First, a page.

Following the heels of Awkward., MTV tries “to hit a double” in the high school sitcom realm with Faking It, which focuses on two best friends who end up posing as a lesbian couple in order to be popular at their high school. Air quotes indicate the intersection of sports/sexuality puns I got for you (which I honestly thought would be more of).
Wednesday, April 24
Dual Survival (9pm, Discovery, season premiere)
It’s no Naked and Afraid, but honestly what is? There would be no television criticism is we held everything against what Naked and Afraid has done for our television landscape.
Thursday, April 25
Parks and Recreation (8pm, NBC, season finale)
Parks and Recreation, while maybe starting to run out of stories to throw its characters in, is still one of the funniest and most consistent shows on television. On this one-hour season finale, we’ll be getting guest star after guest star as this season’s Unity Concert story arc concludes with performances by Jeff Tweedy of Wilco, The Decemberists, Letters to Cleo, Yo La Tengo, and Ginuwine. And boy, do I feel like I just wrote the line-up for an awards show.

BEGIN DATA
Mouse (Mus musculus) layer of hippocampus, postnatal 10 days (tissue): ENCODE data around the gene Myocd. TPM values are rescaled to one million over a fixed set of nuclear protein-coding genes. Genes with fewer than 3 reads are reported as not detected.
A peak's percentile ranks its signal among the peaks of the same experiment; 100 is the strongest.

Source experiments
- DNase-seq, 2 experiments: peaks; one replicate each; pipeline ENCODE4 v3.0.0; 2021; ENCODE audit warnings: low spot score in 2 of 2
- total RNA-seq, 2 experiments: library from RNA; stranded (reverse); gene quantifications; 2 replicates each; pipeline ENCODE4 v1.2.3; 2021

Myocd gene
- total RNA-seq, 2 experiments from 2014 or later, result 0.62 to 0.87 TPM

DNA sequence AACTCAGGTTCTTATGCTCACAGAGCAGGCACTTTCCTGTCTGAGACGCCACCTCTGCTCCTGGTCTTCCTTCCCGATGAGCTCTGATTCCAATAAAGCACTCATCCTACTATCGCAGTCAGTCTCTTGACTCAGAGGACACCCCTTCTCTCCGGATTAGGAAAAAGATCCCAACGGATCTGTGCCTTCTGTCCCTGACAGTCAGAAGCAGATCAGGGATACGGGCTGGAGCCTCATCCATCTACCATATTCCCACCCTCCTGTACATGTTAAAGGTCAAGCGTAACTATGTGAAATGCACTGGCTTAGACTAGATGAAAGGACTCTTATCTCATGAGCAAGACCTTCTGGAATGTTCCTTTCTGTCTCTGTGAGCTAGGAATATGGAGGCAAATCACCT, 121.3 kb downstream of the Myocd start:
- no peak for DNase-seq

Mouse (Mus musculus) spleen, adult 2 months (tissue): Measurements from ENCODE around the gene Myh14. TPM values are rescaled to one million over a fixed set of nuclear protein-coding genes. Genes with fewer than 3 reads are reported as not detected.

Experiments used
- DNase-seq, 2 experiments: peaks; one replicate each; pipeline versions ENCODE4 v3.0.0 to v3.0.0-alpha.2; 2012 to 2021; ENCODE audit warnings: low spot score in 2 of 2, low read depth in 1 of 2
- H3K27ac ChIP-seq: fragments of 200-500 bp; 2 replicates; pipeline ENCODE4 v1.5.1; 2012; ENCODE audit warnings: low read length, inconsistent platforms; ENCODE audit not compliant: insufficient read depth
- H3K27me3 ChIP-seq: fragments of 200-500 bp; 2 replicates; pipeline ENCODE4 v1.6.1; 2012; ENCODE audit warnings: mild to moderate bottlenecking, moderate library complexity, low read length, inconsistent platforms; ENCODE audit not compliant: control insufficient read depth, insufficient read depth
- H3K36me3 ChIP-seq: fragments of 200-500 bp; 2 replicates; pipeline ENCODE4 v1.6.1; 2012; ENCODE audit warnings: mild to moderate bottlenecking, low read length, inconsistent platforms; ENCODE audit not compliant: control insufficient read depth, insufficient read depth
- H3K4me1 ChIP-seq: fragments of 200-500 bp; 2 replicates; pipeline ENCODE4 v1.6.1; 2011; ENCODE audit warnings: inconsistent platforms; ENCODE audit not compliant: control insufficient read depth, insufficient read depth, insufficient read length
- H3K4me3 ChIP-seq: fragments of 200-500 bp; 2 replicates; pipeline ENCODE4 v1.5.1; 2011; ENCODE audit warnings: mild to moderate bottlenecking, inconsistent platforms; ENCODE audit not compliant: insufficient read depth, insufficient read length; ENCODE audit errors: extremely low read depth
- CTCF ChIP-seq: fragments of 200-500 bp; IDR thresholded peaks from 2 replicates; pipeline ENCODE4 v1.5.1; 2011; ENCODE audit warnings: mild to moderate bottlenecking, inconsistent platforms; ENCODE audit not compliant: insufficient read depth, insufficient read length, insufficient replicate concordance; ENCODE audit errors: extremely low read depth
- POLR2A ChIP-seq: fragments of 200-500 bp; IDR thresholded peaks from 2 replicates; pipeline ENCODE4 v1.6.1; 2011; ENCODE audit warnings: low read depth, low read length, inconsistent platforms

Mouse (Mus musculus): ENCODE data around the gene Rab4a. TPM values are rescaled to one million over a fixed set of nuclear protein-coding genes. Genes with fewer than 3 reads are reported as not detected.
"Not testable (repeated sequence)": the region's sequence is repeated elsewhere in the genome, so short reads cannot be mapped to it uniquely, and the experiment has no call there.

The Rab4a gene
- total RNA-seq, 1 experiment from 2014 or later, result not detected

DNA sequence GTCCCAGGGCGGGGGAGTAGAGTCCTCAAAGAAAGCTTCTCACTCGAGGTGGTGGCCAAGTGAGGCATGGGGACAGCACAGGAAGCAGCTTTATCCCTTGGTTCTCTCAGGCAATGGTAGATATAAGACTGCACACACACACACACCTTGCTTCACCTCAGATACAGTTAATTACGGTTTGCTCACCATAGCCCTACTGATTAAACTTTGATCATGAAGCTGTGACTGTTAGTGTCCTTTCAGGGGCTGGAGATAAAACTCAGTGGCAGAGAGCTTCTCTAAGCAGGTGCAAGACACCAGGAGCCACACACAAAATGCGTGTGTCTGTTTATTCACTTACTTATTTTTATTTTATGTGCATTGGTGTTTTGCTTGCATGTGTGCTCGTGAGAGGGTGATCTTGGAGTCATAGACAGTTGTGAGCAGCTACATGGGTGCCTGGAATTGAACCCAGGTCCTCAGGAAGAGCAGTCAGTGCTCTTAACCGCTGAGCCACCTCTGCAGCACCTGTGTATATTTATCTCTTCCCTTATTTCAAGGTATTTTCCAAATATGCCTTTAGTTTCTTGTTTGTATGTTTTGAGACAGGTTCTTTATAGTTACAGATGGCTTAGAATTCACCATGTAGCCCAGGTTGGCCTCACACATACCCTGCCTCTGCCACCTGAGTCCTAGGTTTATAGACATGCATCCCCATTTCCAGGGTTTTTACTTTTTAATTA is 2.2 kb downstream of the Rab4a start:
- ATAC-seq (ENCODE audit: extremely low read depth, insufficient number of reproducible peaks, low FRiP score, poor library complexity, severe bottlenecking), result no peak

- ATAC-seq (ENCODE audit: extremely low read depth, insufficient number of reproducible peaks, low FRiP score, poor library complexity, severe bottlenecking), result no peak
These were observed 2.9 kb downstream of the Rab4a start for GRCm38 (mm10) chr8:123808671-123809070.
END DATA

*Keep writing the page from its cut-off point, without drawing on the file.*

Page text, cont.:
Bad Teacher (9:30pm, CBS, series premiere)
Bad Teacher is CBS’s limited series adaptation of the 2011 film of the same name, starring Ari Graynor as the titular Bad Teacher (Camerson Diaz in the theatrical interpretation). While CBS’s Bad Teacher shares the same name, it will not be a straight-up retelling of the original source material, but expects to use the name as a jumping-off point for exploring the themes explored in the film…oh who am I kidding. It’s a sitcom that is retreading what the film already treaded. But hey, it is worth noting that the Bad Teacher television adaptation was created by Happy Endings writer Hilary Winston and also stars David Allen Grier and has Veronica Mars and Party Down alum Ryan Hansen in it.
Black Box (10pm, ABC, series premiere)